Saturday, June 30, 2007


From Life, Perec on the (most likely) fictional painter Franz Hutting:
The wall on the left, facing the longer arm of the L, is hung with cork paper. On the track fixed about nine feet up, several metal hangers run, and on them the painter has hung a score of his canvases, mostly small ones: they almost all belong to one of the painter's earlier styles, the one he refers to himself as his "haze period" and which gained him his notoriety: they are, generally, minutely executed copies of well-known paintingsMona Lisa, The Angelus, The Retreat From Russia, Le Dejeuner sur l'herbe, The Anatomy Lesson, etc.over which he has then painted a more or less heavy haze, producing a greyish blur beneath which you can only just make out the silhouette of his celebrated originals. The private viewing of his Paris exhibition at Gallery 22 in 1960 was complemented by artificial fog, made even denser by the crowds of cigar- and cigarette-smokers amongst the guests, to the great joy of the gossip-columnists. It was an instant success. One or two critics carped, for example Beyssandre from Switzerland, who wrote: "Hutting's greys hark back less to Malevich's White on White than to bad jokes by vulgar comedians about black men in unlit tunnels." But most of them enthused over what one called his romantic meteorology, which, he said, placed Hutting on par with his famous quasi-namesake, Huffing, the New York pioneer of Arte Brutta. Astutely advised, Hutting kept nearly half his canvasses himself and will consent to parting with them only on exorbitant terms.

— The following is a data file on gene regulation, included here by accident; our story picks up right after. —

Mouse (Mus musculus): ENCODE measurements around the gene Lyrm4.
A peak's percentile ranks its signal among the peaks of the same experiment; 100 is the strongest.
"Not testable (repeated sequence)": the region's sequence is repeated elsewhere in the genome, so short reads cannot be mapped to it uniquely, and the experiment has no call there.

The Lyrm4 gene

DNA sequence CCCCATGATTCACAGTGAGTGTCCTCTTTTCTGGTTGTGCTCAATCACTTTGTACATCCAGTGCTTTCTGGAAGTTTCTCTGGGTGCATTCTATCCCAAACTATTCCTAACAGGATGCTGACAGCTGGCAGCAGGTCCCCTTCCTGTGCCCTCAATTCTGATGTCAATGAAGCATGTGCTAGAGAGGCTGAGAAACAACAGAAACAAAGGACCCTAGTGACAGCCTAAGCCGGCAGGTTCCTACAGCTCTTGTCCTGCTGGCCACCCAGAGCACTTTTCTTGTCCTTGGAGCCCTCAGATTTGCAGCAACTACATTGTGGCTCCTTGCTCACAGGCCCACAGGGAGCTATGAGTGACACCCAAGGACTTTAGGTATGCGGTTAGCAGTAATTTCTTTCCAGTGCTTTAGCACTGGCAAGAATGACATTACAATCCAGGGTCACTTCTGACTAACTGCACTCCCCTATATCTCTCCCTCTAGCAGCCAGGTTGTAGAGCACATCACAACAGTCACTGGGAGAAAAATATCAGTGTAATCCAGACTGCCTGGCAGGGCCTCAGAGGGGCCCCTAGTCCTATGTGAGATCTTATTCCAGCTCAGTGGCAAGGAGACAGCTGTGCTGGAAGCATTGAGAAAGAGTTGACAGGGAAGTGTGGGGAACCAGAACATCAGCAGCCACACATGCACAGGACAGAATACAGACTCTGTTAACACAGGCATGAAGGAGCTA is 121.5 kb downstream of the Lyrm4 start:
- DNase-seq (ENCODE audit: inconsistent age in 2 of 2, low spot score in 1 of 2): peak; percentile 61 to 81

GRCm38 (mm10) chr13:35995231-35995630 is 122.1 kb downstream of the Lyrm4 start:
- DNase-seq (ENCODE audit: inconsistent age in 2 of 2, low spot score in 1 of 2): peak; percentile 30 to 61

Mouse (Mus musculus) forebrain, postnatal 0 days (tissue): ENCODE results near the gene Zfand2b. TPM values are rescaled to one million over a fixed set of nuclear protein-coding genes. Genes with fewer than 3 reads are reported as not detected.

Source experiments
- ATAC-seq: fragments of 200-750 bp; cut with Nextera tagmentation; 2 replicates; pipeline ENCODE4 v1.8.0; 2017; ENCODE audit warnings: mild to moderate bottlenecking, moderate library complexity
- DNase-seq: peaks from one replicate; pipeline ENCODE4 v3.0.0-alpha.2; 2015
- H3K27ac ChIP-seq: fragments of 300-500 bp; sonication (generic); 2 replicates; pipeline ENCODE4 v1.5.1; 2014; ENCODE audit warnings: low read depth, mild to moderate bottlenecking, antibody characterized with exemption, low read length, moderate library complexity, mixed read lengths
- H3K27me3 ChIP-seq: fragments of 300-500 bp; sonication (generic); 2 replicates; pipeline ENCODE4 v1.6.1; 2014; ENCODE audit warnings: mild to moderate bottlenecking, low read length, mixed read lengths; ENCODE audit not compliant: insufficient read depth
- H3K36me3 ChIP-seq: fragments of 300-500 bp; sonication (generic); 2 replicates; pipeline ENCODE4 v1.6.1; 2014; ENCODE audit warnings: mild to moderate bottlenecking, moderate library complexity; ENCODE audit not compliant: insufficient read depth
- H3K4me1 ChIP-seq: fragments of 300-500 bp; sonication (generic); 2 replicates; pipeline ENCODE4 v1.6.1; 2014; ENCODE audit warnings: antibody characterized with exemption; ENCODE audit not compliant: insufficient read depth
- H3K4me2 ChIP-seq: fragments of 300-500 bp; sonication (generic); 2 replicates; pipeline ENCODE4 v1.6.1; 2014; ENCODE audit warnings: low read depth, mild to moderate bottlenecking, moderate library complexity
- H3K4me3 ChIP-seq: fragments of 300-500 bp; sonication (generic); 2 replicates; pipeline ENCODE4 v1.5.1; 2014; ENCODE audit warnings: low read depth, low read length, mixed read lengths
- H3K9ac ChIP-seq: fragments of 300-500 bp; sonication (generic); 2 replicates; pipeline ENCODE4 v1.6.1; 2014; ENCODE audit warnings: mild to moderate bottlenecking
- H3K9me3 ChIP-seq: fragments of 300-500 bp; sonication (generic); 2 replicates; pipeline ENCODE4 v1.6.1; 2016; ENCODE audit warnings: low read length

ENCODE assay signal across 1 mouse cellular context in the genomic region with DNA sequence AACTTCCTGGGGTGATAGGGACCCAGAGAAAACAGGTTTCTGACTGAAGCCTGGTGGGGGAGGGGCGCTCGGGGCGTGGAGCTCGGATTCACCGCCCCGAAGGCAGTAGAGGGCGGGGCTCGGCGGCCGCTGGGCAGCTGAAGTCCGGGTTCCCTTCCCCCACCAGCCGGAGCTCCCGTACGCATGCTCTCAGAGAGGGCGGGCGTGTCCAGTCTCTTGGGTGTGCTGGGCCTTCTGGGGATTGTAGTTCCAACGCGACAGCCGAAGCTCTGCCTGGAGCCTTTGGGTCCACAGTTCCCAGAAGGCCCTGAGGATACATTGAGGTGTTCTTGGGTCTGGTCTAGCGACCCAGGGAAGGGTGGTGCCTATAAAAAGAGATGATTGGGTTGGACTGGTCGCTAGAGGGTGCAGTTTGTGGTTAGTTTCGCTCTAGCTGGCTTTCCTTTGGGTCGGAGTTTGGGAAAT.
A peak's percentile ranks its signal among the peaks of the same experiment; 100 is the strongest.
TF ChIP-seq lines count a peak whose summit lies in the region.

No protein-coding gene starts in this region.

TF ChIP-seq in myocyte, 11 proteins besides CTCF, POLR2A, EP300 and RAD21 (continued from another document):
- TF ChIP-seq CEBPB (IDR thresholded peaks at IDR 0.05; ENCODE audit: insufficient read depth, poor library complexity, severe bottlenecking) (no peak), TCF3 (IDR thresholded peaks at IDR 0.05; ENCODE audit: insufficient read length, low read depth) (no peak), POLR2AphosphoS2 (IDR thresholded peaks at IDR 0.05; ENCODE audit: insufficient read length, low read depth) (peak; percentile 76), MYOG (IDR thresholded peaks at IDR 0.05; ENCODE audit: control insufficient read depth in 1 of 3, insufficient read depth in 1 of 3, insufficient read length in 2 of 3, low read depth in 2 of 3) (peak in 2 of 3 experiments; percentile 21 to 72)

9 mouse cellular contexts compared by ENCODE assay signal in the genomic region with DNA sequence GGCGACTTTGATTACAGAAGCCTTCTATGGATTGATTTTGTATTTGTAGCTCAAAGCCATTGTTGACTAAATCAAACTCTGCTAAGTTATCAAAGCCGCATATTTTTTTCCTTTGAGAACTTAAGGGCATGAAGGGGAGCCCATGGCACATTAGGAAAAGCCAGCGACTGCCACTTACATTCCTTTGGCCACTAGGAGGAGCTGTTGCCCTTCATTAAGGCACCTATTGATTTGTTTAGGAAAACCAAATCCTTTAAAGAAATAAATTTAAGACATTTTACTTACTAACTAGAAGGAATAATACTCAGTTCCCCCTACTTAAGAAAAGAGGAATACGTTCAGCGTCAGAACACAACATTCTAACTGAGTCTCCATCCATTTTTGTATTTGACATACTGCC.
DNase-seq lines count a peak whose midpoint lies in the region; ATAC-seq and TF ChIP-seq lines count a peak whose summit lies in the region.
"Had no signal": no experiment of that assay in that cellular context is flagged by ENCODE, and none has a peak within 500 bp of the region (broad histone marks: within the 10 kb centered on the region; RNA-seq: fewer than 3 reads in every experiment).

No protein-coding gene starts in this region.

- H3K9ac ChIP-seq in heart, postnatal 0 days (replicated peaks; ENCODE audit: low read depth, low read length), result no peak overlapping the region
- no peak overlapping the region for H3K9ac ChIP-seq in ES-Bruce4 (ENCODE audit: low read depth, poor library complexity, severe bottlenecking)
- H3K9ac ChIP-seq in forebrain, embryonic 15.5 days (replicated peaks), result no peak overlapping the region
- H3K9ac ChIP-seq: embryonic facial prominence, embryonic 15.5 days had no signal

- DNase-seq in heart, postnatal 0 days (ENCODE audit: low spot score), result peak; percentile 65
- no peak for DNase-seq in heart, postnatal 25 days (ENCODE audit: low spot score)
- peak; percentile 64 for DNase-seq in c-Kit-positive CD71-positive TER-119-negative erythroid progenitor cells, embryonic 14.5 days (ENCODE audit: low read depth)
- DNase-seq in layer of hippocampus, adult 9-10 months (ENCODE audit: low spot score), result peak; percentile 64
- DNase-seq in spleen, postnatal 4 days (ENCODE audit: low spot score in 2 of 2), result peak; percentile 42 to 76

That's GP pictured above with his goatee and his awe-inspiring jewfro.

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Tuesday, June 26, 2007

nava lubelski

I have a post up at Art and Perception about eccentric abstractionist Nava Lubelski. It was supposed to be for tomorrow but I posted it today.

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A local art theft case! As reported in today's Ithaca Journal, a plaster cast replica of the Roman sculpture Sleeping Ariadne (owned by the Vatican) was stolen from Cornell's Sibley Hall some time over this past weekend. It was found missing 7:27 yesterday morning. According to the article, "the only evidence police have found relating to the suspected theft is a trail of plaster leading out of the building to a parking lot between Sibley and Rand Halls". The piece is estimated to be worth "between $5,000 and $20,000". It was purchased by Cornell in the 1890's alongside other ancient Greco-Roman simulacraby the university's first president, Andrew Dickson White. This essay has some general historical background.

UPDATE (07/03): They found it:

Investigators from the Cornell University Police Department have recovered "Sleeping Ariadne," an irreplaceable, 350-pound plaster of Paris sculpture that was taken from Sibley Hall over the June 23-24 weekend. Cornell Police recovered the statue from an off-campus fraternity house about 9 a.m. June 28.

There was slight damage to the statue, which has been moved to a university-owned facility where the extent of the damage and potential repairs can be evaluated.

Cornell Police officials have no further details available at this time, as the investigation is continuing. Anyone with information about the theft of the sculpture is urged to contact Cornell University Police at 607-255-1111.

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Friday, June 22, 2007

fabulism and pedantry

A few things on my cultural radar at the moment, no doubt indicating my isolation and insularity:

*I've been working my way slowly through Georges Perec's wondrous, labyrinthine, 500 page novel Life: A User's Manual. I've been at it for about two months and am only now approaching page 300 (it's been hot out and I'm lazy, sorry). The book is also difficult to summarize, but I'll give it a shot.